For most startups, it’s considered an accomplishment just to be accepted into some type of business accelerator or mentorship program.
Imagine earning a chance to learn the ropes with a backdrop of one of the most beautiful cities in the world — and then, to win a contest that could open many more doors.
“It’s kind of crazy. It feels good. Like some of the hard work is actually paying off — like, what we’re doing isn’t totally crazy,” said Torq Labs co-founder Julian Holtzman.
Torq Labs makes clothing aimed at preventing knee and hip injuries.
The company’s athletic leggings come with sensors that can be tucked into pockets along the leg. The sensors can tell when an athlete’s movements, in training over a period of time, may be creating a risk of injury, Holtzman said.
Runners are Torq Labs’ first target. “If you’re doing something wrong, over and over again, and only after 20 miles you start to feel it — we can show you” where the problem lies in advance, Holtzman said.
“Our goal is pre-hab, not rehab,” Torq Labs’ website says.
Torq Labs already had been through the Madworks Seed Accelerator program in Madison.
“We helped them work through a potential investment, helped them fine tune their pitch and served as a sounding board for them,”said Madworks co-founder Anne Smith, who went running with Holtzman to test early prototypes of the leggings.
Julian “was great fun to work with. He was eager to learn, not afraid to ask questions,” Smith said.
Station F calls itself “the world’s biggest startup campus” and houses 3,000 entrepreneurs from around the world in a former freight station in the 13th arrondissement, Halle Freyssinet — thus the name, Station F. Investor Xavier Niel bought the historic building in 2013 and has had it remodeled into offices with event spaces, cafés and access to some of the biggest global tech companies.
A startup itself, Station F opened in late June 2017, with Roxanne Varza, former head of Microsoft Ventures and TechCrunch France, at the helm.
The building is “literally, the size of the Eiffel Tower, lying down,” Varza said in an interview with Wired magazine.
Torq Labs got involved through sheer timing and luck, Holtzman said.
He was traveling around Europe last fall and wound up at a hostel in Paris. His roommate, one November night, just happened to be another entrepreneur, Holtzman learned as the two chatted over some wine and late-night snacks. The roommate, “well connected to the French tech scene,” introduced him to Varza, Holtzman said, and after two rounds of interviews, Torq Labs was accepted into the program.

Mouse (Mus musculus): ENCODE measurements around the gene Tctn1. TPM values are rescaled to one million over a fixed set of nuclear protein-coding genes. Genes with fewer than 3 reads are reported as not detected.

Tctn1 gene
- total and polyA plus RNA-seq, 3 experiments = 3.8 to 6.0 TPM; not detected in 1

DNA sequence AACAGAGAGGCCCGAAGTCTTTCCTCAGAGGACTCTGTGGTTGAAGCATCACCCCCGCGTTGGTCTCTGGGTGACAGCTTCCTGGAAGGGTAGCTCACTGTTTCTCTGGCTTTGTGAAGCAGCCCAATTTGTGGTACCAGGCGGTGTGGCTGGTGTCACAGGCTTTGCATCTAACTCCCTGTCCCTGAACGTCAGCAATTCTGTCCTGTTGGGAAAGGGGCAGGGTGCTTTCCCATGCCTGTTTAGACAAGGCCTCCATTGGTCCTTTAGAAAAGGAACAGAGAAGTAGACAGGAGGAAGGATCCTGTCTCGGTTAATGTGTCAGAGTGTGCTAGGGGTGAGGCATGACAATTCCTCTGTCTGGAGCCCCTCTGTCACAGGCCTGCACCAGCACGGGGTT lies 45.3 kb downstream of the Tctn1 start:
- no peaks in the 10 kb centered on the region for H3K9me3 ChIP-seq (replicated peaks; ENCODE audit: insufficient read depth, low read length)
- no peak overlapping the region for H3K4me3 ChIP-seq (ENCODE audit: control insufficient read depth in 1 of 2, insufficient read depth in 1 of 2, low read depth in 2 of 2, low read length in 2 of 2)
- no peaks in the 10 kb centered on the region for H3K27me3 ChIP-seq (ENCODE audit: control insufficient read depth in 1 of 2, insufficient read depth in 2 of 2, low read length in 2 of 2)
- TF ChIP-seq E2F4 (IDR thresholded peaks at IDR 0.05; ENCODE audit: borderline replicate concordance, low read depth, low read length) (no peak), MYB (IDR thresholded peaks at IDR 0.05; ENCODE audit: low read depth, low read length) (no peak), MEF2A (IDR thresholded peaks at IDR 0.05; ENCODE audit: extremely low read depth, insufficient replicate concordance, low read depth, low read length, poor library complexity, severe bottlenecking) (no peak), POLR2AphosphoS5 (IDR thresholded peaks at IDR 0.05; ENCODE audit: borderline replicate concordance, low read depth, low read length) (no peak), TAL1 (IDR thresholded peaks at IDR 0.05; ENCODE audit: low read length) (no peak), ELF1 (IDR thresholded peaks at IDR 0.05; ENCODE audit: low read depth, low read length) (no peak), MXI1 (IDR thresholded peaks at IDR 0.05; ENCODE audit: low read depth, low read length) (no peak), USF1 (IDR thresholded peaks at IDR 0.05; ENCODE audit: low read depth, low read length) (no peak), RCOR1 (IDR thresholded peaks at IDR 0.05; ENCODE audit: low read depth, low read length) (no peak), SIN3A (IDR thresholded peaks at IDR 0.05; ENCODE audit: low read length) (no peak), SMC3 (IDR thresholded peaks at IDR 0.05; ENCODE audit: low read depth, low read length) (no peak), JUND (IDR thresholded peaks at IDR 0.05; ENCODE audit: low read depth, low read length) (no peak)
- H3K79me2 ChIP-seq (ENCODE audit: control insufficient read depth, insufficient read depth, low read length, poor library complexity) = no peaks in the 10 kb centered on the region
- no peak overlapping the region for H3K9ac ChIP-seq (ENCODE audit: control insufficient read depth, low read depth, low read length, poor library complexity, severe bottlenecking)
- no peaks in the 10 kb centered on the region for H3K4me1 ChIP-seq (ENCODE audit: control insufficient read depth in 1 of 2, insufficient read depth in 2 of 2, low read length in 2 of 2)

Station F is not like a typical U.S. accelerator, he said, with structured education and mentorship ending in a public pitch event, and often a seed investment in its companies.
But it has “all the tools and resources startups need under one roof, including industry-specific accelerator programs, venture capital funds, a tech shop fab lab and pathways to getting public funds from BPI France,” Holtzman said. Station F does not fund the startups under its tent — in fact, Holtzman and his team have been paying for their own travel, lodging and living expenses — but it “is helping us navigate this (investment) process.”
And then, there is the incalculable perk of just being in Paris.
“Paris is great,” Holtzman gushed, drooling over the food and appreciating the robust transportation system. “Paris, as a city, is making some very cool strides with clean energy and sustainable urban living. This place brings new meaning to the phrase ‘The future is now,’ ” he said.
Holtzman said Station F is “very warm and welcoming.” As part of the learning process, Torq Labs entered the Avantex fashion-tech pitch contest earlier this month in Paris. Of 24 applicants, the Madison startup was one of nine finalists, each of which made a two-minute presentation.
Torq Labs was the grand prize winner — a complete surprise, Holtzman said. “It was crazy! This was not even on my radar as being possible when we decided to come to Paris,” he said.
The honors carry valuable exposure for Torq Labs, Holtzman said, including a promotional video, meetings with executives of Nike France, and invitations to apply to programs elsewhere in Europe. The company has been chosen to be the subject of a documentary that will follow Torq Labs for three months and will air on French TV, he said.
Five of the six team members plan to stay in Paris at least until the end of the year, he said, and the company has started working with a French designer.
For an idea cooked up in the basement of a UW-Madison fraternity house in November 2015, “getting some recognition is pretty cool,” Holtzman said.